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Cutting back the booze

Monday 6th January 2014

One of the most common New Year’s resolutions is to cut back on the booze. Jackson Wood gave up drinking just over a year ago, and has only one complaint: stop forcing OJ on the sober drivers.

“Hi, my name is Jackson. Yeah, I’m not drinking. Nah, it’s alright I don’t want a beer. No seriously, I’m good. Why aren’t I drinking? Well, I just don’t drink. No, it doesn’t suck – it’s pretty good actually.”

Just over a year ago I made the decision to stop drinking. 

Since then I’ve been having conversations like the above example at every single social event I go to.

On the first of December 2012 I was in a pretty bad state. More on that soon.

Since my first real drink — a bottle or seven of my mate’s dad’s home brew when I was 15 — I’ve had this urge to drink. It put me at ease. It made the awkward teenage years that little bit easier. It levelled all us nerds to the same incomprehensible station as the jocks. It made my wit sharper, a wingman to help me make friends. Or at least that what I thought it was doing.

That night culminated in a slamming crash into bottom of a bottle of Talisker whisky and a handful of sleeping pills. The next morning (or was it afternoon?) was a messy affair.

I did the whole “I’m a student, so I can drink every day” shtick. I managed to wade through a sea of beer bottles and nights at the Big Kumara to get an undergrad degree. (Although it took me a few years longer than the three it said it would on the box.)

This pattern of heavy drinking continued when I edited the Victoria University magazine Salient and then into my first real job. It never caused problems. I was never drunk at work; I thought I was hiding my hangovers.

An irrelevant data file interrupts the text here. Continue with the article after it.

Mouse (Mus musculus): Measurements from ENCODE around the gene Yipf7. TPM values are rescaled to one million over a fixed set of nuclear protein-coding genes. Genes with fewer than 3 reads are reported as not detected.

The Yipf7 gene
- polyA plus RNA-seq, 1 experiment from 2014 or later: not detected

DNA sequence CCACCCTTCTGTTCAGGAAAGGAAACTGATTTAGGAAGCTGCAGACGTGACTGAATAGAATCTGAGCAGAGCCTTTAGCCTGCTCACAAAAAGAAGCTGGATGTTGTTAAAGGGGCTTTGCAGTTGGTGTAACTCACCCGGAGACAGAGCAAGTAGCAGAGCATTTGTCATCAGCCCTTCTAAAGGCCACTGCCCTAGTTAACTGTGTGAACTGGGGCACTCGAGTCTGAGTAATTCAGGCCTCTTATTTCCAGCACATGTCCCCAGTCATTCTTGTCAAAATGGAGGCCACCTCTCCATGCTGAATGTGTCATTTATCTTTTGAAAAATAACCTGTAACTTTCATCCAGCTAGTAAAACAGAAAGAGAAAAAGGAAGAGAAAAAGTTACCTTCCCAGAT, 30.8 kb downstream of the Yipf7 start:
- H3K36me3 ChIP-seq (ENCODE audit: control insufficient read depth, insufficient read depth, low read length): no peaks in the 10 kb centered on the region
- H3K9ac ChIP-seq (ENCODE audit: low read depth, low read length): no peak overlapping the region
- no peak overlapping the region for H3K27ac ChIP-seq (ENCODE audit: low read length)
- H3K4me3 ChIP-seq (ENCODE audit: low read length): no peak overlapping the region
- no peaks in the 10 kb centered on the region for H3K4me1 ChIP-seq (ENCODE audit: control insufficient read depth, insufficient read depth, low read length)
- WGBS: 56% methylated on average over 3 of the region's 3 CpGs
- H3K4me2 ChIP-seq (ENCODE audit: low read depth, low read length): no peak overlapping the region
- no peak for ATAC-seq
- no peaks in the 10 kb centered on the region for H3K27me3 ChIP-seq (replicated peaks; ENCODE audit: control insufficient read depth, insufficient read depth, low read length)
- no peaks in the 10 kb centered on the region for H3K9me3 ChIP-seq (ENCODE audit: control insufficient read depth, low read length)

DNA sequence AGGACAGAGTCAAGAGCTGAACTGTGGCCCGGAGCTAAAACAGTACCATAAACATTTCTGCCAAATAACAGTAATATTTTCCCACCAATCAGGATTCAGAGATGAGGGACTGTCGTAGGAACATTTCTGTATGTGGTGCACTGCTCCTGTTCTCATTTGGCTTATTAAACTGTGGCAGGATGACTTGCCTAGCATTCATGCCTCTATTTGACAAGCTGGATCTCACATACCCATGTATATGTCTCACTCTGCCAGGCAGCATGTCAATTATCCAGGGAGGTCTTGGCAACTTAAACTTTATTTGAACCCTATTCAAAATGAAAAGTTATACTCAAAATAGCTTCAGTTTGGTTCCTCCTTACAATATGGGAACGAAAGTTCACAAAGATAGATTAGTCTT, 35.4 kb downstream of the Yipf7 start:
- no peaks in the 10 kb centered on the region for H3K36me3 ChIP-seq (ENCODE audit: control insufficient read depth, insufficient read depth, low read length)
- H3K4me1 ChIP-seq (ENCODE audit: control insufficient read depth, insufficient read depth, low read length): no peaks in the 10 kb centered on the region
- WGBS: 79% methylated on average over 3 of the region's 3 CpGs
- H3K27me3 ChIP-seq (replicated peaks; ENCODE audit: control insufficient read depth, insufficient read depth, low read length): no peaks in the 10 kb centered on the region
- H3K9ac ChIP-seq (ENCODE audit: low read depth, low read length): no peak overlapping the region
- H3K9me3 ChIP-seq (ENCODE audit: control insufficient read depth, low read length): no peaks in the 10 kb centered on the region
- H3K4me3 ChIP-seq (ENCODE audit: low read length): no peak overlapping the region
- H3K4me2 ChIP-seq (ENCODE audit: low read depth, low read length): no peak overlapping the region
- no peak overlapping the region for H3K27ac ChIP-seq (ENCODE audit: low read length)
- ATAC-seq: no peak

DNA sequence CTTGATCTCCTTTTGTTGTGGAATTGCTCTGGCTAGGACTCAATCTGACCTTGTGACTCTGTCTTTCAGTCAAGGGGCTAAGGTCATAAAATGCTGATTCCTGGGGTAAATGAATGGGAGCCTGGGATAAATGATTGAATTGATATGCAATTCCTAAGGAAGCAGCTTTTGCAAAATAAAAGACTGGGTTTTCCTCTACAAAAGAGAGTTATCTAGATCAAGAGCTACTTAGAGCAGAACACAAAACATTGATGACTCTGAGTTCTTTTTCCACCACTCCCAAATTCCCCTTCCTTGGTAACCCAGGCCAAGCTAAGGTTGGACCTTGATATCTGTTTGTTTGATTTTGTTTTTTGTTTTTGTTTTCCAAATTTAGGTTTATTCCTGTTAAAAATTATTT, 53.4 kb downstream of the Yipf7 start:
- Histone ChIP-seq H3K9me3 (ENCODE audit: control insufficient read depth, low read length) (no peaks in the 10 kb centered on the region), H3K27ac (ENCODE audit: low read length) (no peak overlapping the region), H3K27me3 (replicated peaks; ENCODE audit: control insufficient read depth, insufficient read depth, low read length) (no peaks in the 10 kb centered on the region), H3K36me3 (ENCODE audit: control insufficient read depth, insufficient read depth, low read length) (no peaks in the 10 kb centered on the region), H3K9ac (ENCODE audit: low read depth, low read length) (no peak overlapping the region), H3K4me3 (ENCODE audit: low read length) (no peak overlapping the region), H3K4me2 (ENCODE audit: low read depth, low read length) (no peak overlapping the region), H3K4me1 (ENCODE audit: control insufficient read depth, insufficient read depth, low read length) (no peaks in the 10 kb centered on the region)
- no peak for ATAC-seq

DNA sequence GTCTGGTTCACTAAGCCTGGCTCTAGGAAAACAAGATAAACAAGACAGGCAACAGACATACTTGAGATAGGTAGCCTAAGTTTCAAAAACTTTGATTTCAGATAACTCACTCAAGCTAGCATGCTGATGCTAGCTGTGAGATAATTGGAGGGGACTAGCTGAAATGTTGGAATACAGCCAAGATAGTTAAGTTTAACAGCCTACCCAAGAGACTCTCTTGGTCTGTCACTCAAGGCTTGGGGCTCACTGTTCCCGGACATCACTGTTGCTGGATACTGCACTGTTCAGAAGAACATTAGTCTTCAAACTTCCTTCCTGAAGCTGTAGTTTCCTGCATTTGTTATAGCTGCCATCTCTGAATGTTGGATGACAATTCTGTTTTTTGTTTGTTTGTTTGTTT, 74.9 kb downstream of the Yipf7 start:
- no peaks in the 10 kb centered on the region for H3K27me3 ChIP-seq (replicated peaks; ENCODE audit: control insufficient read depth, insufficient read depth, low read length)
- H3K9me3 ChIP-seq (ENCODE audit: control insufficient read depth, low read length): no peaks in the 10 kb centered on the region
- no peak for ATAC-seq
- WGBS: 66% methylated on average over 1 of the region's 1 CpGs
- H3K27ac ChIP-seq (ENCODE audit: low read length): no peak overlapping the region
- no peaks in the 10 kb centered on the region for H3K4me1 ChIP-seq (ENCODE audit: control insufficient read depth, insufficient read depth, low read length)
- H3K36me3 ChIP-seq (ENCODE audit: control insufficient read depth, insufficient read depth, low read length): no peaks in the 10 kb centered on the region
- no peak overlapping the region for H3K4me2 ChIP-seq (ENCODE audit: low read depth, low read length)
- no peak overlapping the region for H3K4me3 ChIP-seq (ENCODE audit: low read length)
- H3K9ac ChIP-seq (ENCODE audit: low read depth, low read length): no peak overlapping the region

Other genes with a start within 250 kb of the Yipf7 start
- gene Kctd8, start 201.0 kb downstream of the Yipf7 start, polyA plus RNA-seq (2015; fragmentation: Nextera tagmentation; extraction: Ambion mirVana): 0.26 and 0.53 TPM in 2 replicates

I never really looked back at the carnage my drinking was causing. Losing friends, screwing up relationships, just generally being a bit of a shit person. I was never the breakfast beer kind of guy. I never drank to black out. I always drank to the point where bad decisions started to look like good decisions. It wasn’t making me sharper and it definitely wasn’t helping me win friends. No need for the gory details: you get the picture.

The first of December 2012 was one of those nights. You know the one. Where you go out to get hammered and look forward to the hangover because you know it’ll be a badge of what a great drinker you are. 

That night culminated in a slamming crash into bottom of a bottle of Talisker whisky and a handful of sleeping pills. The next morning (or was it afternoon?) was a messy affair. Vomit. Bile. Piss. Shame. Regret. 

Suddenly 12 years of increasingly heavier and heavier drinking crystallised into one clear message: stop drinking before you really start to ruin your life, start trying to make it up to the people you’ve hurt, and most of all: don’t drink.

So since the second of December 2012 I haven’t picked up a drink. And it turns out that it actually isn’t that scary. I still go to parties. I still have a social life. My friends love that I don’t drink and are supportive of me not drinking. In fact, I couldn’t have done it without my friends, family, and colleagues. They’ve acted as a support network. I figure the more people who know, the likelihood of me picking up another drink decreases.

A glass of orange juice
"Please, for the love of God and all that is holy, don’t provide orange juice as your sole non-alcoholic option."


Giving up drinking is not for everyone. Abstinence is a big step and it doesn’t suit all. Not everyone who drinks or even drinks heavily has a problem. My fiancée can quite easily enjoy a few beers, stop drinking and still have an awesome night. Not so much me and many others like me. Do what feels right for you. But always keep track of how much you’re drinking and how often you’re drinking.